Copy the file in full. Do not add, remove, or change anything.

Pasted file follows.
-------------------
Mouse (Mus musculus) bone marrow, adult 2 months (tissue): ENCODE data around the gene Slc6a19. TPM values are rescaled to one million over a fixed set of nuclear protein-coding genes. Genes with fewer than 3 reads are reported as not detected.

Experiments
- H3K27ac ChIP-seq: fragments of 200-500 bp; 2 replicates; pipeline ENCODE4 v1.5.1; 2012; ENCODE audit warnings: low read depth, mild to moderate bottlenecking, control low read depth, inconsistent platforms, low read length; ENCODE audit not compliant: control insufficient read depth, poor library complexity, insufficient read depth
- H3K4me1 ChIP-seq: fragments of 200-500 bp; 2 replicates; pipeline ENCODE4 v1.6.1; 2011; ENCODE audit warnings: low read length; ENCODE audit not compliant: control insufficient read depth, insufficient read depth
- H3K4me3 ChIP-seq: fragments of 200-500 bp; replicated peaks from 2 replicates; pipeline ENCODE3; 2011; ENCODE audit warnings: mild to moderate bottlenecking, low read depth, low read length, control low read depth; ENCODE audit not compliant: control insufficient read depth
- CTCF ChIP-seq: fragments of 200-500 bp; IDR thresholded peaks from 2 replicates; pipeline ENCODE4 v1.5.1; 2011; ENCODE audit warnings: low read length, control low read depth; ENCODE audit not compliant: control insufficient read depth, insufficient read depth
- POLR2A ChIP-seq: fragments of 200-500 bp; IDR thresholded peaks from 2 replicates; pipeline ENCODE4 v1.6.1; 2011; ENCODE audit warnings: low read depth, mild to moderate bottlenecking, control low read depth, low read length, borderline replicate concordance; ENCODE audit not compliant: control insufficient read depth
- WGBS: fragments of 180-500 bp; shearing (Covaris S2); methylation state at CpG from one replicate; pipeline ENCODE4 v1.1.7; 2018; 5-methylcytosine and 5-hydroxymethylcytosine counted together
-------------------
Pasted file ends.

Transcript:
Mouse (Mus musculus) bone marrow, adult 2 months (tissue): ENCODE data around the gene Slc6a19. TPM values are rescaled to one million over a fixed set of nuclear protein-coding genes. Genes with fewer than 3 reads are reported as not detected.

Experiments
- H3K27ac ChIP-seq: fragments of 200-500 bp; 2 replicates; pipeline ENCODE4 v1.5.1; 2012; ENCODE audit warnings: low read depth, mild to moderate bottlenecking, control low read depth, inconsistent platforms, low read length; ENCODE audit not compliant: control insufficient read depth, poor library complexity, insufficient read depth
- H3K4me1 ChIP-seq: fragments of 200-500 bp; 2 replicates; pipeline ENCODE4 v1.6.1; 2011; ENCODE audit warnings: low read length; ENCODE audit not compliant: control insufficient read depth, insufficient read depth
- H3K4me3 ChIP-seq: fragments of 200-500 bp; replicated peaks from 2 replicates; pipeline ENCODE3; 2011; ENCODE audit warnings: mild to moderate bottlenecking, low read depth, low read length, control low read depth; ENCODE audit not compliant: control insufficient read depth
- CTCF ChIP-seq: fragments of 200-500 bp; IDR thresholded peaks from 2 replicates; pipeline ENCODE4 v1.5.1; 2011; ENCODE audit warnings: low read length, control low read depth; ENCODE audit not compliant: control insufficient read depth, insufficient read depth
- POLR2A ChIP-seq: fragments of 200-500 bp; IDR thresholded peaks from 2 replicates; pipeline ENCODE4 v1.6.1; 2011; ENCODE audit warnings: low read depth, mild to moderate bottlenecking, control low read depth, low read length, borderline replicate concordance; ENCODE audit not compliant: control insufficient read depth
- WGBS: fragments of 180-500 bp; shearing (Covaris S2); methylation state at CpG from one replicate; pipeline ENCODE4 v1.1.7; 2018; 5-methylcytosine and 5-hydroxymethylcytosine counted together